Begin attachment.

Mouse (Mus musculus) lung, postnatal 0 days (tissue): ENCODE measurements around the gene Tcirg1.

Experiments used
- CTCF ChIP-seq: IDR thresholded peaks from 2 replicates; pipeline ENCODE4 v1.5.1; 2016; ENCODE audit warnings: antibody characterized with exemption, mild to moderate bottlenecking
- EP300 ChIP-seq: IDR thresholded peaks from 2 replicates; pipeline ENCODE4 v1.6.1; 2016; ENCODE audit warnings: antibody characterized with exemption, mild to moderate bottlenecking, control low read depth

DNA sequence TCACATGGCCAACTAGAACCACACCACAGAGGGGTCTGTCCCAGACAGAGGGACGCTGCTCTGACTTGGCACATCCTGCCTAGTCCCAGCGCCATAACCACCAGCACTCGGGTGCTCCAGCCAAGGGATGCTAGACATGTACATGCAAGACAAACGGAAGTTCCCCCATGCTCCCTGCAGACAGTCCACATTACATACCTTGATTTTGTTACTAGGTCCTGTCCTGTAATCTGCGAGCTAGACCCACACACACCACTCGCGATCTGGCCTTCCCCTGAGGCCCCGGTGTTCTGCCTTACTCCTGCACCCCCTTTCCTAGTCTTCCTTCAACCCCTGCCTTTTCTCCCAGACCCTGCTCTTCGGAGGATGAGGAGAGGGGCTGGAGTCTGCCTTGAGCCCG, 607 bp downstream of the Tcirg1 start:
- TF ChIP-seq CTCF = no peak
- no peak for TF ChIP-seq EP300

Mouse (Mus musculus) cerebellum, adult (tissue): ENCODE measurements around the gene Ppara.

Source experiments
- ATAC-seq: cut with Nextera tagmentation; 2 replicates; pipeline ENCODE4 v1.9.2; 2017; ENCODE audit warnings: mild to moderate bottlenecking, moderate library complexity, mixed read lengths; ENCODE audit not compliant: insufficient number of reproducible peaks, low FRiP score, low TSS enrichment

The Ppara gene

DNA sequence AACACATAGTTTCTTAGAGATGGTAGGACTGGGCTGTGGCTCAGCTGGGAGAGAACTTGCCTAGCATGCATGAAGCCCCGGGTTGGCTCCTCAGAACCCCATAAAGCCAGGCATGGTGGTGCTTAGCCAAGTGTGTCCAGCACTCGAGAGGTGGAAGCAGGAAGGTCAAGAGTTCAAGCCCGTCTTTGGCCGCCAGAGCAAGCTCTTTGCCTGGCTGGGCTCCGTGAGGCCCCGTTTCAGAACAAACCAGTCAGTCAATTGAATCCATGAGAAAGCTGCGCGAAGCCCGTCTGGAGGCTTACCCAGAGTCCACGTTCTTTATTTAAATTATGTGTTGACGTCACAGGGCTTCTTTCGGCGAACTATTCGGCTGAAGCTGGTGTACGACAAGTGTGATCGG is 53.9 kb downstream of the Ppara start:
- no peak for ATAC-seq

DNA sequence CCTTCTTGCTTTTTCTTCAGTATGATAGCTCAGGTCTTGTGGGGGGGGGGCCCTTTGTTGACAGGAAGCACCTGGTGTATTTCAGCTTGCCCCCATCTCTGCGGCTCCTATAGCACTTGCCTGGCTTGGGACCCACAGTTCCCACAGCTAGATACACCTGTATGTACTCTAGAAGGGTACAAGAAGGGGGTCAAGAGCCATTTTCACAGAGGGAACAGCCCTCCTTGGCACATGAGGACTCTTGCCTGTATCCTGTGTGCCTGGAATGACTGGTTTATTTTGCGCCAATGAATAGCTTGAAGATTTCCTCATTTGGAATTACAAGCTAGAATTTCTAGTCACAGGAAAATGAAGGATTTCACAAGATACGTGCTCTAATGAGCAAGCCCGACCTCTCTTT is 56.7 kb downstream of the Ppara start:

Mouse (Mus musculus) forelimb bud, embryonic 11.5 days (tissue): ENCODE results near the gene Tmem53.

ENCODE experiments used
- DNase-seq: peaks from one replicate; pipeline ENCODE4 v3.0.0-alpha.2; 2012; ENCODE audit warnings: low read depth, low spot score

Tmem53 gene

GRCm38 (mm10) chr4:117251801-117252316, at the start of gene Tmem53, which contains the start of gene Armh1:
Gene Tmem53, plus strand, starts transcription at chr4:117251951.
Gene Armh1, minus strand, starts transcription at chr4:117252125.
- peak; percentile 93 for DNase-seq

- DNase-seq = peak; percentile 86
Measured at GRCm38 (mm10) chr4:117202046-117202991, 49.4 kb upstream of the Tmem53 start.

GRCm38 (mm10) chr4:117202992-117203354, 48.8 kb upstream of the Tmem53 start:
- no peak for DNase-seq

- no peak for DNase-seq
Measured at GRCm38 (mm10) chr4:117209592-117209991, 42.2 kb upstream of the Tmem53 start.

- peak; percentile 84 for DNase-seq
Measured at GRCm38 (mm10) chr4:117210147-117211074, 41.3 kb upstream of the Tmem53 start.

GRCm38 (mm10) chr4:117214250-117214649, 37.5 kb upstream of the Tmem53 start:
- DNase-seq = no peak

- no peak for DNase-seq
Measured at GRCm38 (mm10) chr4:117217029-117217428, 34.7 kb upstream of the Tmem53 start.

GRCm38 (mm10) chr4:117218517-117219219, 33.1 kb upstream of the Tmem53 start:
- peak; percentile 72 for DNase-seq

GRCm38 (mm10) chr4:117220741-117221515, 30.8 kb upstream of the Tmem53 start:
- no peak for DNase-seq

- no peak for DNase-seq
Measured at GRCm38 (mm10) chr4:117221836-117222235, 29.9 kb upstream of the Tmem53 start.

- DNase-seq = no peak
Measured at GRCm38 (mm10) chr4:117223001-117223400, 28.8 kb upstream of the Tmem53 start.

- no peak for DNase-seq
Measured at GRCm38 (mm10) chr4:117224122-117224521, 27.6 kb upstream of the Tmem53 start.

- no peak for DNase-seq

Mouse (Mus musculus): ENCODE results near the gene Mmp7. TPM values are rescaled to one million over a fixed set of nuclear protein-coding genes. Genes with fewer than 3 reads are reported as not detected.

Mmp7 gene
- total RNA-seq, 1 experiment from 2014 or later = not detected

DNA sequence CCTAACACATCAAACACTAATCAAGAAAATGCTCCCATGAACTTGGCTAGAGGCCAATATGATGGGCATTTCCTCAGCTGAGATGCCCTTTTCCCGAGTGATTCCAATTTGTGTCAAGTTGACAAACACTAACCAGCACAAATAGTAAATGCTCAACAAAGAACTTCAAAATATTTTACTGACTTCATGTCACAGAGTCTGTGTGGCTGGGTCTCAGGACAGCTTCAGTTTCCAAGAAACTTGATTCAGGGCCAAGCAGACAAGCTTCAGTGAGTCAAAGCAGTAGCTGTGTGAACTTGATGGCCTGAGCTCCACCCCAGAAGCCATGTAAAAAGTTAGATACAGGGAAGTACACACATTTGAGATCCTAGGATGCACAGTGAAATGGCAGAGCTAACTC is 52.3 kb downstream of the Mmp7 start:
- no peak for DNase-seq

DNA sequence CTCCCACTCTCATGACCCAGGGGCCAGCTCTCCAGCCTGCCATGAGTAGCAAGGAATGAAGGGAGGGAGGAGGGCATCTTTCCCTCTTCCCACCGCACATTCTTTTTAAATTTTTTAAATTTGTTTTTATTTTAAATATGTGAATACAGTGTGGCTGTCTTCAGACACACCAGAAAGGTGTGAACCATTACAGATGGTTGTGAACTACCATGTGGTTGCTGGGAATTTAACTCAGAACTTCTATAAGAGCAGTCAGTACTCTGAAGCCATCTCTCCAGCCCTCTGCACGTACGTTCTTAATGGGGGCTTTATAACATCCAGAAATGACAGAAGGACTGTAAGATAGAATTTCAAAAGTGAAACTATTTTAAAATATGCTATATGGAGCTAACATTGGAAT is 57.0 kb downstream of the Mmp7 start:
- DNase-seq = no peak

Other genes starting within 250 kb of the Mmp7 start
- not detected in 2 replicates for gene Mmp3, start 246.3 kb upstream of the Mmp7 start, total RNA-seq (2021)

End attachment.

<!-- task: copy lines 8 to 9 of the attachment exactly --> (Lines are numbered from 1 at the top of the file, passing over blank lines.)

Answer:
Mouse (Mus musculus) cerebellum, adult (tissue): ENCODE measurements around the gene Ppara.

Source experiments